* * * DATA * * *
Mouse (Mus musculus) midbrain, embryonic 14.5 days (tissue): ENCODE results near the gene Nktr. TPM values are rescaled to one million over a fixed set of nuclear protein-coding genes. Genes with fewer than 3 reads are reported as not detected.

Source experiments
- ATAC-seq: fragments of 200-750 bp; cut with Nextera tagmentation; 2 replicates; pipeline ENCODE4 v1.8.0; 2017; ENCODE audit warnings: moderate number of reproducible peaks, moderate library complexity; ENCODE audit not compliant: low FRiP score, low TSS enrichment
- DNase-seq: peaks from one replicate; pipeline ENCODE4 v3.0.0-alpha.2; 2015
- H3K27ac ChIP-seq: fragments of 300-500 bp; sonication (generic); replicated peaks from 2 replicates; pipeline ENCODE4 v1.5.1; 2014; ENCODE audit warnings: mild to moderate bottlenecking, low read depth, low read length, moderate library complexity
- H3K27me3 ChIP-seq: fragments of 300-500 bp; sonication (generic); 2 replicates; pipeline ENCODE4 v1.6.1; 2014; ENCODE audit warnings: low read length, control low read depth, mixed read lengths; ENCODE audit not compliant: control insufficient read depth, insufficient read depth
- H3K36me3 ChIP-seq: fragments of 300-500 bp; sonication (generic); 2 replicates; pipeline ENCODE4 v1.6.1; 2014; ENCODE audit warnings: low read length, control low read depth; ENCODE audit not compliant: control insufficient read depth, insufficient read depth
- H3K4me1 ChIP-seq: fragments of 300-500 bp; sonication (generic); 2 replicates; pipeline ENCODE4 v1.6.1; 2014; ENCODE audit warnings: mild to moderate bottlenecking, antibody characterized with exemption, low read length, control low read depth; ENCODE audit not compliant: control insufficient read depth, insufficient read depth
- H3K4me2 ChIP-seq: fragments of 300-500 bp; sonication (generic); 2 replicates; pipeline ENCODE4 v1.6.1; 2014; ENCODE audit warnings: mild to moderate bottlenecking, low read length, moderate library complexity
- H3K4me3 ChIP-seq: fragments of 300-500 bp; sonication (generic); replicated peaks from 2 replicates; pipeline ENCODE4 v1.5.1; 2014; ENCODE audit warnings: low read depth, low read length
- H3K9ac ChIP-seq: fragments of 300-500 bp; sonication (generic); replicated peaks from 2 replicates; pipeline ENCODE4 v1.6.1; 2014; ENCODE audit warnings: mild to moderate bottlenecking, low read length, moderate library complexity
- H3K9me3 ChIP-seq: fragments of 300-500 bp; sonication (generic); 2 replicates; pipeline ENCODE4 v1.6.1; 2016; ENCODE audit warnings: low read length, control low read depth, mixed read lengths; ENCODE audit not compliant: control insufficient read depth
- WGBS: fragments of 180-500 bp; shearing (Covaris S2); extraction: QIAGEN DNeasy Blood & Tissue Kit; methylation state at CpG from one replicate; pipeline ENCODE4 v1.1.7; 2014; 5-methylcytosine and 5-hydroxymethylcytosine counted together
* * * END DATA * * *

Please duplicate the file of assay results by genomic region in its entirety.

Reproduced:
Mouse (Mus musculus) midbrain, embryonic 14.5 days (tissue): ENCODE results near the gene Nktr. TPM values are rescaled to one million over a fixed set of nuclear protein-coding genes. Genes with fewer than 3 reads are reported as not detected.

Source experiments
- ATAC-seq: fragments of 200-750 bp; cut with Nextera tagmentation; 2 replicates; pipeline ENCODE4 v1.8.0; 2017; ENCODE audit warnings: moderate number of reproducible peaks, moderate library complexity; ENCODE audit not compliant: low FRiP score, low TSS enrichment
- DNase-seq: peaks from one replicate; pipeline ENCODE4 v3.0.0-alpha.2; 2015
- H3K27ac ChIP-seq: fragments of 300-500 bp; sonication (generic); replicated peaks from 2 replicates; pipeline ENCODE4 v1.5.1; 2014; ENCODE audit warnings: mild to moderate bottlenecking, low read depth, low read length, moderate library complexity
- H3K27me3 ChIP-seq: fragments of 300-500 bp; sonication (generic); 2 replicates; pipeline ENCODE4 v1.6.1; 2014; ENCODE audit warnings: low read length, control low read depth, mixed read lengths; ENCODE audit not compliant: control insufficient read depth, insufficient read depth
- H3K36me3 ChIP-seq: fragments of 300-500 bp; sonication (generic); 2 replicates; pipeline ENCODE4 v1.6.1; 2014; ENCODE audit warnings: low read length, control low read depth; ENCODE audit not compliant: control insufficient read depth, insufficient read depth
- H3K4me1 ChIP-seq: fragments of 300-500 bp; sonication (generic); 2 replicates; pipeline ENCODE4 v1.6.1; 2014; ENCODE audit warnings: mild to moderate bottlenecking, antibody characterized with exemption, low read length, control low read depth; ENCODE audit not compliant: control insufficient read depth, insufficient read depth
- H3K4me2 ChIP-seq: fragments of 300-500 bp; sonication (generic); 2 replicates; pipeline ENCODE4 v1.6.1; 2014; ENCODE audit warnings: mild to moderate bottlenecking, low read length, moderate library complexity
- H3K4me3 ChIP-seq: fragments of 300-500 bp; sonication (generic); replicated peaks from 2 replicates; pipeline ENCODE4 v1.5.1; 2014; ENCODE audit warnings: low read depth, low read length
- H3K9ac ChIP-seq: fragments of 300-500 bp; sonication (generic); replicated peaks from 2 replicates; pipeline ENCODE4 v1.6.1; 2014; ENCODE audit warnings: mild to moderate bottlenecking, low read length, moderate library complexity
- H3K9me3 ChIP-seq: fragments of 300-500 bp; sonication (generic); 2 replicates; pipeline ENCODE4 v1.6.1; 2016; ENCODE audit warnings: low read length, control low read depth, mixed read lengths; ENCODE audit not compliant: control insufficient read depth
- WGBS: fragments of 180-500 bp; shearing (Covaris S2); extraction: QIAGEN DNeasy Blood & Tissue Kit; methylation state at CpG from one replicate; pipeline ENCODE4 v1.1.7; 2014; 5-methylcytosine and 5-hydroxymethylcytosine counted together